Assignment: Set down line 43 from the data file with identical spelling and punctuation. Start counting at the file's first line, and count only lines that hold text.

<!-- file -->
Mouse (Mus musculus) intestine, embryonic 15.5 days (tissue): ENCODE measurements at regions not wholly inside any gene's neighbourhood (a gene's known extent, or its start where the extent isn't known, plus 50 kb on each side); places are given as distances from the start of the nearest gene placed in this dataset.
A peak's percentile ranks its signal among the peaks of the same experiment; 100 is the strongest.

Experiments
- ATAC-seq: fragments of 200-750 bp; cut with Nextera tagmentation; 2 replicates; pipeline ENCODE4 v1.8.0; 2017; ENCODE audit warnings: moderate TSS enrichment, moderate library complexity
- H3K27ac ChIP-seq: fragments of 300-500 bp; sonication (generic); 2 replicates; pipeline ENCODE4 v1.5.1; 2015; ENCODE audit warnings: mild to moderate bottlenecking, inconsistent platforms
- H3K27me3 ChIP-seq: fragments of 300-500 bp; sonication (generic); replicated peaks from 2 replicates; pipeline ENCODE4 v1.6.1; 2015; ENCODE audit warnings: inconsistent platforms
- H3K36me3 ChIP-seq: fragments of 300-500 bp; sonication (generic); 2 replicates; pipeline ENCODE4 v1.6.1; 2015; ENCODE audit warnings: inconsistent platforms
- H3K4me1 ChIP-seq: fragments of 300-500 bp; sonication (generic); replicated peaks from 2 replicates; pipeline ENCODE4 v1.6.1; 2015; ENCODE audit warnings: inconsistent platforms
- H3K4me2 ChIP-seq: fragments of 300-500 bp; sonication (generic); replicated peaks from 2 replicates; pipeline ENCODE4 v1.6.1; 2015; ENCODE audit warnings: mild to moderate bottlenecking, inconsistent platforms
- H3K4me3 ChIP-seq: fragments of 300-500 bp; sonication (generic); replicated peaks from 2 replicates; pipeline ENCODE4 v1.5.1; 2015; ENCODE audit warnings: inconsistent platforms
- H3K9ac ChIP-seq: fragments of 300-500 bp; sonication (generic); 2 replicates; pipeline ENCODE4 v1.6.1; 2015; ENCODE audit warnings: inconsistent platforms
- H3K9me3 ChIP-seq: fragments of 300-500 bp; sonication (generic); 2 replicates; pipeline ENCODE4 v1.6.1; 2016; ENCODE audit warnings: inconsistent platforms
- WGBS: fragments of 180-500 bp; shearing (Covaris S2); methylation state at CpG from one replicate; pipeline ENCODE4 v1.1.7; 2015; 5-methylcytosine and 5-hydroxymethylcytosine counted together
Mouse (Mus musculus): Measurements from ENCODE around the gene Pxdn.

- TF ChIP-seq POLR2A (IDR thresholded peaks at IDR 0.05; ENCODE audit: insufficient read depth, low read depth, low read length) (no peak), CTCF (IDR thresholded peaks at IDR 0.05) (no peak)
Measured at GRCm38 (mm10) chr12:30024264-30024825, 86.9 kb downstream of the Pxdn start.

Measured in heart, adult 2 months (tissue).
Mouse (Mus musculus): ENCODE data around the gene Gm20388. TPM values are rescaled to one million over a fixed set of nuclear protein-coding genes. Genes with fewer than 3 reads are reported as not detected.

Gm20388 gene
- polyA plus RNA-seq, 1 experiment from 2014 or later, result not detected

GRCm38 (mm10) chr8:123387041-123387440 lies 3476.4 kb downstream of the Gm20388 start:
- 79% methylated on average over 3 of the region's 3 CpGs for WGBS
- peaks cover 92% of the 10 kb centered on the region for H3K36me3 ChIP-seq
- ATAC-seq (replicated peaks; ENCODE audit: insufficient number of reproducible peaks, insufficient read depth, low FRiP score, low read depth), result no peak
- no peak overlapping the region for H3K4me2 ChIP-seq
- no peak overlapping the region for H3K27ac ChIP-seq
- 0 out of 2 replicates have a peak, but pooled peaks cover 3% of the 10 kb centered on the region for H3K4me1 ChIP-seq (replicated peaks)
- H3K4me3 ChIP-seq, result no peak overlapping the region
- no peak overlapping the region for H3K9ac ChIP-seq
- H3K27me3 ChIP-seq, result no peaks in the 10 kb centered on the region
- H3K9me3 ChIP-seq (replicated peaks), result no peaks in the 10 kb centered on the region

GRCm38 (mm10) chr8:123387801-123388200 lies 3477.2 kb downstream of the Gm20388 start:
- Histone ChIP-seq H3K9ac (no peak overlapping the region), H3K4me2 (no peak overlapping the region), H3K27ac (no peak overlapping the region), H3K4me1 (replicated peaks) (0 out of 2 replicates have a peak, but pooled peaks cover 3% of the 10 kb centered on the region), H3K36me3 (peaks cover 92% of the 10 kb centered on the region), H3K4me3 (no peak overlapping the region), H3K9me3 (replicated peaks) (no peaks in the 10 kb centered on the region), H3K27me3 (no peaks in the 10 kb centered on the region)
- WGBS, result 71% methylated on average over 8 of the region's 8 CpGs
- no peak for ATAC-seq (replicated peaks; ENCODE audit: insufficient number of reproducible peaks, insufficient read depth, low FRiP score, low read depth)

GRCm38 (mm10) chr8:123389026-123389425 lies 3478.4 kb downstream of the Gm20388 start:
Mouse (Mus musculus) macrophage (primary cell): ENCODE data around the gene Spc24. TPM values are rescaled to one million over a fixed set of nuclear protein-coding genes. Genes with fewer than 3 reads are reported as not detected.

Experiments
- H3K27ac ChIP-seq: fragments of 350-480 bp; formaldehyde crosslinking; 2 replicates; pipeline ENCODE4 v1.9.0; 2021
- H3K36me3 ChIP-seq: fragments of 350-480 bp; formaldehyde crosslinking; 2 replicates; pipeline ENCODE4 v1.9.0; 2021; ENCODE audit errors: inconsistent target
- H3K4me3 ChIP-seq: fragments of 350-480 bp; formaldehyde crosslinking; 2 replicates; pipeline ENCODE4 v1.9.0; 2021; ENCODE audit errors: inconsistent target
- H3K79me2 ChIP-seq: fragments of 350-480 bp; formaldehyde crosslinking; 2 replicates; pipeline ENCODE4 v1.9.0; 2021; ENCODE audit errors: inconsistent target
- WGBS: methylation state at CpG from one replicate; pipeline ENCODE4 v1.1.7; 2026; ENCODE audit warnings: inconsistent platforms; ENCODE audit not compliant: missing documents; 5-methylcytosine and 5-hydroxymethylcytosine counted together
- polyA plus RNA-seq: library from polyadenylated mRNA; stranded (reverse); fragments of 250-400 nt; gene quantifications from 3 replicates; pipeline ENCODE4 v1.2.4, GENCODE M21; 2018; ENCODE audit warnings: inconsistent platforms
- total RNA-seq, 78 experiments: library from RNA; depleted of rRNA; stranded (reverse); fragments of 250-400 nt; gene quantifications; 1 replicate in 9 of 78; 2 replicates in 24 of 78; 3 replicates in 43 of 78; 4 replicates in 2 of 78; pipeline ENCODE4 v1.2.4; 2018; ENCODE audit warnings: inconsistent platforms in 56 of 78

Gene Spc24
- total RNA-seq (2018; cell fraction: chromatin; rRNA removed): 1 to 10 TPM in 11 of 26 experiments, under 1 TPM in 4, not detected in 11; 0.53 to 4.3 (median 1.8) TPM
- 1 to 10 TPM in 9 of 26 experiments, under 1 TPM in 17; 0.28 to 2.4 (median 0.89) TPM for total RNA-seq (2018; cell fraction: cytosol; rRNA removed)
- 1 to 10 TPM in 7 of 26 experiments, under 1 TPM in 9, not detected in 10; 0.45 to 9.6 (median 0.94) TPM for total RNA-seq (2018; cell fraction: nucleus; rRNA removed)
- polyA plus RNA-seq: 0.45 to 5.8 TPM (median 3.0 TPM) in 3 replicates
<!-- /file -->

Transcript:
- WGBS: methylation state at CpG from one replicate; pipeline ENCODE4 v1.1.7; 2026; ENCODE audit warnings: inconsistent platforms; ENCODE audit not compliant: missing documents; 5-methylcytosine and 5-hydroxymethylcytosine counted together